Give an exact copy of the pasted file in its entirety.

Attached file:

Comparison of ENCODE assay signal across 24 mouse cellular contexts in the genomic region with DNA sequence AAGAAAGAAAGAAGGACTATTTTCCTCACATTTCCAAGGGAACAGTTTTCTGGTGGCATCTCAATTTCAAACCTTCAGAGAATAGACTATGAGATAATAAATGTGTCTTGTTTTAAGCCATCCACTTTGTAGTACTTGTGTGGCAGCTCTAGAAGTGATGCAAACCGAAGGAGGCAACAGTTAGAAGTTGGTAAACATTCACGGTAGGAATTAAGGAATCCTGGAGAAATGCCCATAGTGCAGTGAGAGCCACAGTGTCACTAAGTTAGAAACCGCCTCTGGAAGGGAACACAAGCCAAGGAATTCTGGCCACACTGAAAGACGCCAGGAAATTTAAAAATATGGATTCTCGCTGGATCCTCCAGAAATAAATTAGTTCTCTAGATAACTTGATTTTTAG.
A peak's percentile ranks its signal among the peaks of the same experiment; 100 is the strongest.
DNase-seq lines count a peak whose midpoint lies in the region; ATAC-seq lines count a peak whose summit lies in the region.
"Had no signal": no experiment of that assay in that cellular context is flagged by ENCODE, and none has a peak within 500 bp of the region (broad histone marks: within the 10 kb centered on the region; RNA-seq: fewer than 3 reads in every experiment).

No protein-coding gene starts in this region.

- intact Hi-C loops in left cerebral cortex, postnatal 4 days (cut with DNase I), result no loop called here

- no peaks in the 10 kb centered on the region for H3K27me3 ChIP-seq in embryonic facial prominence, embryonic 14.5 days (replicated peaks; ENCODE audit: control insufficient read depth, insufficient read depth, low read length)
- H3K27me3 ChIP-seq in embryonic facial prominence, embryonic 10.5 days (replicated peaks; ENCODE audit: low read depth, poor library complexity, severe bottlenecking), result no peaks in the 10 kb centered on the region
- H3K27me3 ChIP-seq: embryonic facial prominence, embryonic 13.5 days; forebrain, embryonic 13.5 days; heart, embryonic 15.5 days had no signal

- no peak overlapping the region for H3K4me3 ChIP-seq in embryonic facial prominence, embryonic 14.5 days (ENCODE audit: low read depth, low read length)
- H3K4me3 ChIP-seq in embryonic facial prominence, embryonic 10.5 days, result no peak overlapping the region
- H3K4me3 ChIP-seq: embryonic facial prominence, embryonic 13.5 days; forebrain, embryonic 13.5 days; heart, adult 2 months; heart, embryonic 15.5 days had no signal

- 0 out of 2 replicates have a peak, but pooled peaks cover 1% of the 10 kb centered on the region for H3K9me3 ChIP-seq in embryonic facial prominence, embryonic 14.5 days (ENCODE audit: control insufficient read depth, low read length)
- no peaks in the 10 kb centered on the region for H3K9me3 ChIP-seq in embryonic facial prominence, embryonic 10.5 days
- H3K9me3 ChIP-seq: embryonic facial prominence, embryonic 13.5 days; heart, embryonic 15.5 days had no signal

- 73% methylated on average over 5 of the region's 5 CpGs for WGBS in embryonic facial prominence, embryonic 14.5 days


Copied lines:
Comparison of ENCODE assay signal across 24 mouse cellular contexts in the genomic region with DNA sequence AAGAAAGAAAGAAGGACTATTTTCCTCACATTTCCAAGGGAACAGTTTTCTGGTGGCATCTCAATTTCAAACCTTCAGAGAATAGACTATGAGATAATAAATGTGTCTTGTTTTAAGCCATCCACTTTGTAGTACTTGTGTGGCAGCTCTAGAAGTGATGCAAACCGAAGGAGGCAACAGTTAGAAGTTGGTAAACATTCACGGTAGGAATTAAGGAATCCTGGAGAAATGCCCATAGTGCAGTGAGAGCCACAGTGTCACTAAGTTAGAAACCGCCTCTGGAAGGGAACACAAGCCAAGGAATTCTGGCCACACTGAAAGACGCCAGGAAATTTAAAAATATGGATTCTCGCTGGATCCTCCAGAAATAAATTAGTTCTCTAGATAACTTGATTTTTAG.
A peak's percentile ranks its signal among the peaks of the same experiment; 100 is the strongest.
DNase-seq lines count a peak whose midpoint lies in the region; ATAC-seq lines count a peak whose summit lies in the region.
"Had no signal": no experiment of that assay in that cellular context is flagged by ENCODE, and none has a peak within 500 bp of the region (broad histone marks: within the 10 kb centered on the region; RNA-seq: fewer than 3 reads in every experiment).

No protein-coding gene starts in this region.

- intact Hi-C loops in left cerebral cortex, postnatal 4 days (cut with DNase I), result no loop called here

- no peaks in the 10 kb centered on the region for H3K27me3 ChIP-seq in embryonic facial prominence, embryonic 14.5 days (replicated peaks; ENCODE audit: control insufficient read depth, insufficient read depth, low read length)
- H3K27me3 ChIP-seq in embryonic facial prominence, embryonic 10.5 days (replicated peaks; ENCODE audit: low read depth, poor library complexity, severe bottlenecking), result no peaks in the 10 kb centered on the region
- H3K27me3 ChIP-seq: embryonic facial prominence, embryonic 13.5 days; forebrain, embryonic 13.5 days; heart, embryonic 15.5 days had no signal

- no peak overlapping the region for H3K4me3 ChIP-seq in embryonic facial prominence, embryonic 14.5 days (ENCODE audit: low read depth, low read length)
- H3K4me3 ChIP-seq in embryonic facial prominence, embryonic 10.5 days, result no peak overlapping the region
- H3K4me3 ChIP-seq: embryonic facial prominence, embryonic 13.5 days; forebrain, embryonic 13.5 days; heart, adult 2 months; heart, embryonic 15.5 days had no signal

- 0 out of 2 replicates have a peak, but pooled peaks cover 1% of the 10 kb centered on the region for H3K9me3 ChIP-seq in embryonic facial prominence, embryonic 14.5 days (ENCODE audit: control insufficient read depth, low read length)
- no peaks in the 10 kb centered on the region for H3K9me3 ChIP-seq in embryonic facial prominence, embryonic 10.5 days
- H3K9me3 ChIP-seq: embryonic facial prominence, embryonic 13.5 days; heart, embryonic 15.5 days had no signal

- 73% methylated on average over 5 of the region's 5 CpGs for WGBS in embryonic facial prominence, embryonic 14.5 days